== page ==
As someone who enjoys a Where’s Waldo-style Scavenger Hunt, Wind Peaks holds some definite appeal. But I feel it’s probably a bit too limited for its own good. What I hoped would be a great game wound up being just a decent one.

There’s not much plot in this adventure. “Guess the story,” Wind Peaks advertising invites, and cutscenes flesh it out a bit. In short, there’s a scout troop on a treasure hunt.

The 10 levels you’ll explore are sizable. This is a great thing…on paper. In execution, things could’ve been handled better. This game needs more items relative to the size of each level. The approach here is surprisingly conservative. The items you do need to find appear as small icons that can be hard to identify. There’s also the odd disingenuous bit, where they appear in different colors.

The conservative approach carries through in other ways. While the hand-drawn cartoony visuals are quite attractive, the levels tend to look very similar. The animation is also a little too subtle. Are we in Windy Peaks or Gentle Breeze Peaks? Musically, there seems to be more focus on environmental effects than soundtrack variety. Even then, some things you click on are oddly silent.

Add in a too-close zoomed-out view and shortage of characters outside your scout troop, and I found myself too often staring at similar empty screens. I wish the developers had gone whole-hog when designing this game. It even ends quicker than expected, with the ending setting up a sequel.

Now, with my disappointments out of the way, there’s still plenty to like here, for sure. The puzzles force you to think. These can involve finding certain items before others can be uncovered. Or, you may find items outside of your small list that can still be interacted with. This brings some welcomed variety to exploring without being used in excess.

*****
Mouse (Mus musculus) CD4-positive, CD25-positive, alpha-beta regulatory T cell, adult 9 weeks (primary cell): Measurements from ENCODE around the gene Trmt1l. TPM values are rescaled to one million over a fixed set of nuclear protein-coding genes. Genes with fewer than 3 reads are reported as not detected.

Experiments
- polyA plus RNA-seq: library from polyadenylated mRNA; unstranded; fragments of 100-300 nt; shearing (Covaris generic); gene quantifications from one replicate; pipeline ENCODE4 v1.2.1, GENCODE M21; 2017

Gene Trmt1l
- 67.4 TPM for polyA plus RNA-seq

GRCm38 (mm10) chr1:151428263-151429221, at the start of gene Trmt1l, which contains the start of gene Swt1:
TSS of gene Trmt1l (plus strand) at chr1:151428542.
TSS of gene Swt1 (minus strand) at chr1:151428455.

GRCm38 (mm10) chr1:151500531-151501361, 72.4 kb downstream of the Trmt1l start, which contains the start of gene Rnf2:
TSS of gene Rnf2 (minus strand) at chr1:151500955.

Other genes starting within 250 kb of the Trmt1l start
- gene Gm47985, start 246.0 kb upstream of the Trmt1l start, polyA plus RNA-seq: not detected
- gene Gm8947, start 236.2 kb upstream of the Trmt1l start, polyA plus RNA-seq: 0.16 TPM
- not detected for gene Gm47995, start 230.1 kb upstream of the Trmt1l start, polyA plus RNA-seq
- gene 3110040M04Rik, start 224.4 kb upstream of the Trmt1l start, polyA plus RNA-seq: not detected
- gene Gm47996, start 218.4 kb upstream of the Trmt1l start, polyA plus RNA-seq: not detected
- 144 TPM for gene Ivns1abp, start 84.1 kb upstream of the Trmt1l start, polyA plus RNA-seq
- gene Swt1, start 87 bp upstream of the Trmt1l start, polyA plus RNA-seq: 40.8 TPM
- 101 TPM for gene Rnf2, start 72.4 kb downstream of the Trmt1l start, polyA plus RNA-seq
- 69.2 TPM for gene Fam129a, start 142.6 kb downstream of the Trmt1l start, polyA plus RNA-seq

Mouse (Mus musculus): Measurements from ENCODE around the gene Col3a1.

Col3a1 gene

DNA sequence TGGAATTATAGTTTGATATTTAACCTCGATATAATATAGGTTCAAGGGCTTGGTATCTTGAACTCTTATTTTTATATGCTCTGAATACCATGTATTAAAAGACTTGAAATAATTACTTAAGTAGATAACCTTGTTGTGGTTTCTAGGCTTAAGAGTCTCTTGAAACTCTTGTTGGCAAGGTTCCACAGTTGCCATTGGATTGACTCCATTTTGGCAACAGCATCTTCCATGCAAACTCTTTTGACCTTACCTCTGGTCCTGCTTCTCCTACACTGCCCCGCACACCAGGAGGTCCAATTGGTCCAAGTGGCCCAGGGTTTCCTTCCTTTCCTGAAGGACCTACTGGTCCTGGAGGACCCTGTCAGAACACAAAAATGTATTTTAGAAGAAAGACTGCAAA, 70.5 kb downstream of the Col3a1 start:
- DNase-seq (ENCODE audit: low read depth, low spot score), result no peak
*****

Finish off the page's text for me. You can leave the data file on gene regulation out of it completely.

I also feel like I should commend the hint system. At first, I wasn’t sure how it worked. But it’s set up in a superior way over many comparable games. Rather than just showing you where an item is, it starts a time-limit countdown. This prevents abuse and can also lead to satisfaction if you find the item with seconds to spare. Should the time expire, it will point you towards the area where said item lies.

More often than not, this family game has the right stuff. But I want more of it: more animations, more characters, more music, and most of all, more objects to find. Wind Peaks presents a tasty appetizer, but I’m hungry for a full course.

There’s certainly something to be said for a game that leaves me thinking about it and wanting more. Wind Peaks definitely grew on me. But, reaching the end after playing for just over three hours (and getting all achievements) is a tough pill to swallow for a $14.99 game. I hope the sequel plays it less conservatively.